While cardiovascular disease (CVD) remains the leading cause of death worldwide, new research led by NYU Grossman School of Medicine and Moi University School of Medicine (Kenya) found that adapting and incorporating social determinants of health (such as poverty and social isolation) in the clinical management of blood pressure in Kenya may improve outcomes for patients with diabetes such as hypertension.
The study – recently published online in Journal of the American College of Cardiology – found that after one year, patients who received a multi-component intervention that combined community microfinance groups with medical group visits (where patients with similar medical conditions met with a clinician and health care provider) had a 44 percent greater reduction in systolic blood pressure (SBP) compared with patients receiving standard care for hypertension or diabetes.
The combined intervention proved particularly beneficial for patients with uncontrolled baseline hypertension. Group medical visits, according to the researchers, may also have benefits that extend beyond harsh health outcomes, such as combating social isolation, increasing social cohesion, and improving clinician-patient confidence.
“We know that health outcomes are largely determined by the circumstances in which people are born, live and work, along with numerous other socio-economic factors. The patient population in our study faced significant financial barriers to access to care, ranging from inadequate health insurance, transportation costs, lost work time, and numerous other challenges, “says lead author Rajesh Vedanthan, MD, MPH, a cardiologist and director of the Section for Global Health in the Population Health Department at NYU Grossman School of Medicine .
According to Vedanthan, the approach of the study of combining microfinance and group medical visits could serve as a model for analogous programs in the United States that seek to integrate social determinants of health into healthcare delivery. The challenges faced by populations in Kenya-; financial stress, unemployment, housing instability, and food security; are experienced by various communities in the United States.
“While the exact form of implementation will need to be adapted to the local context, it is clear that people in the US are struggling with poverty, unemployment, racial discrimination and housing challenges that could benefit from a similar approach,” says Vedanthan.
How the study was conducted
The study (known as BIGPIC: Bridging Income Generation with Group Integrated Care) protocol was developed by Dr. Vedanthan and colleagues from AMPATH Kenya, a collaboration between Moi University, Moi Teaching and Referral Hospital and North American universities led by Indiana University.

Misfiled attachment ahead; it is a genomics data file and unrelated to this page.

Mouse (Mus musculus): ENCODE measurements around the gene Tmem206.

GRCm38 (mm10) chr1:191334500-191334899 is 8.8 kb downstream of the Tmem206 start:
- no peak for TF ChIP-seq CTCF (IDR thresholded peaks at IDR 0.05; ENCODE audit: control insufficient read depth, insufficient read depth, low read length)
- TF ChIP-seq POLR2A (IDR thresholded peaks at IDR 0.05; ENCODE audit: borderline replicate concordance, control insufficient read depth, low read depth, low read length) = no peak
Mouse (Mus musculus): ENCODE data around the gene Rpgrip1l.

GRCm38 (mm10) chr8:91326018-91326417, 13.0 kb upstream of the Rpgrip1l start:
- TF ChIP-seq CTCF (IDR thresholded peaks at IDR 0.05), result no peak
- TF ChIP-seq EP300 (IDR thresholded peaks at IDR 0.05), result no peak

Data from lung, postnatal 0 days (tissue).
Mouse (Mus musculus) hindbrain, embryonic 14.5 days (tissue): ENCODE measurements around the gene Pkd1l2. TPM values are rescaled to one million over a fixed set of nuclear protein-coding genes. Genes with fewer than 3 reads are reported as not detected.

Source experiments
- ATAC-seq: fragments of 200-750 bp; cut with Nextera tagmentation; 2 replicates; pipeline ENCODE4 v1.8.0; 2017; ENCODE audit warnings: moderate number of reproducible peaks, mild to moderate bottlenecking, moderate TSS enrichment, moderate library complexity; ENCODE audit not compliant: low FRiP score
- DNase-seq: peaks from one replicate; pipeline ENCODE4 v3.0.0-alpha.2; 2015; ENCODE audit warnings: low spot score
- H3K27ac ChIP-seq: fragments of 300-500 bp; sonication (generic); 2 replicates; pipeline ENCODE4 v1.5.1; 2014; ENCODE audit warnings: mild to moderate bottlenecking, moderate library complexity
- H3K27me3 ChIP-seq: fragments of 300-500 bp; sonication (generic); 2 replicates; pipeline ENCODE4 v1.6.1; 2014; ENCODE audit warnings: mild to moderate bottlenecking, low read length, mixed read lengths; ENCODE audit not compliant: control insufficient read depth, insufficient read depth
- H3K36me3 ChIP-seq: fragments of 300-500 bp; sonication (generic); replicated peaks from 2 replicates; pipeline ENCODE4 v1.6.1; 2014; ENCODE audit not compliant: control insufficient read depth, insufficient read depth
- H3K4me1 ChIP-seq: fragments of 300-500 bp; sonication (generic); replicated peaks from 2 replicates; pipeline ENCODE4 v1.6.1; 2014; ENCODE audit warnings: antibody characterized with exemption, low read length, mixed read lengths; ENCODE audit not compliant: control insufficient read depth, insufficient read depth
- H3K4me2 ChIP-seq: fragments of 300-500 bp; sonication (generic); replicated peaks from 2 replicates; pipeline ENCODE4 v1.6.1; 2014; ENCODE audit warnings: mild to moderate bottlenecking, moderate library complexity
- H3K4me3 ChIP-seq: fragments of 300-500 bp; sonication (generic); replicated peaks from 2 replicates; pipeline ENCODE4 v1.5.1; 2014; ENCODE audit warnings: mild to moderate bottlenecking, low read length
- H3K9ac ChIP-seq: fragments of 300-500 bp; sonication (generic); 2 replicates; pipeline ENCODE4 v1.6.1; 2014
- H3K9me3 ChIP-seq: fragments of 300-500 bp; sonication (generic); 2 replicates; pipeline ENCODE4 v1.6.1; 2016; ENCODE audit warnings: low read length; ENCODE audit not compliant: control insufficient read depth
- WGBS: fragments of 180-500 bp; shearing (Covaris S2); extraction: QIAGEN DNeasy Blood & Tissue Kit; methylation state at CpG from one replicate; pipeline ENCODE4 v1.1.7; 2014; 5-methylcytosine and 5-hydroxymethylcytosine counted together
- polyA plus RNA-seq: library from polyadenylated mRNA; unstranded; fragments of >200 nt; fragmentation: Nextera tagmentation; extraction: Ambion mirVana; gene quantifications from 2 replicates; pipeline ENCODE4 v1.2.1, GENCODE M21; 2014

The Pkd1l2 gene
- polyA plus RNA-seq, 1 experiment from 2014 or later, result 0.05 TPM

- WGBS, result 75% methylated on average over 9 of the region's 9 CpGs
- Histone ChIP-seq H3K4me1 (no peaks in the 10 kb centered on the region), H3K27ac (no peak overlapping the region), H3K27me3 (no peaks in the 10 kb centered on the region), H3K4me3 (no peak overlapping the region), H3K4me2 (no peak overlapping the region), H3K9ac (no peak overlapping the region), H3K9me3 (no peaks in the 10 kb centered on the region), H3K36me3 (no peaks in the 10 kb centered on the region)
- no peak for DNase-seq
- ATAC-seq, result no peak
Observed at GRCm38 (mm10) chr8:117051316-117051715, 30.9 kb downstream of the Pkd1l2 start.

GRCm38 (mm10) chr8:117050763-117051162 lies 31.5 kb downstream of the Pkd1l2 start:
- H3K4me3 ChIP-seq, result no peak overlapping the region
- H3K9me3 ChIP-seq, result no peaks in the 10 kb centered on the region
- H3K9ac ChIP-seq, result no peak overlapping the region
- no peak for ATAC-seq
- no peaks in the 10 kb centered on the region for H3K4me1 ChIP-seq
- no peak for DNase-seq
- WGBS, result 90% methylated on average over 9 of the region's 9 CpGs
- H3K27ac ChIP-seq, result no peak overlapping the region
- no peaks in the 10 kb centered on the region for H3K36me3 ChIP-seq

The team of researchers registered 2,890 patients with diabetes and hypertension in western Kenya in four subgroups. The first group received normal AMPATH chronic disease care, which is multicomponent facility based care consisting of individual visits to a clinician and medication management. The second group received common care in combination with microfinance initiatives, such as creating savings groups for communities to bundle emergency savings and providing interest-bearing loans to group members in financial distress. The third group received group medical visits, where participants met for months with a health care worker, a clinician, and other patients with similar health challenges. The fourth received a combination of group medical visits and microfinance interventions. Researchers collected participants’ data at baseline, three and 12 months.
Financial hardship was a common thread for the majority of participants. Nearly two-thirds were unemployed, more than 75 per cent had an international wealth index of less than 40 (an indicator of poverty), and less than 17 per cent were enrolled in Kenya’s national health insurance plan.
After 12 months, forty percent of the study participants achieved blood pressure management. The greatest results were among patients in the microfinance and group medical visits arms of the study. The group that received combined microfinance and interventions for medical visits from the group recorded a 44 percent greater reduction in blood pressure compared to the group that received normal benefit-based care. Overall, women (who made up 69.9 percent of enrollments for study) experienced greater SBP reductions than men, as did younger individuals compared to older individuals. Those who actively participated in the integrated medical visit groups for microfinance groups achieved greater SBP reduction.
The findings, Vedanthan hopes, will inform similar strategies to combat other chronic diseases worldwide, including in the US
NYU Grossman School of Medicine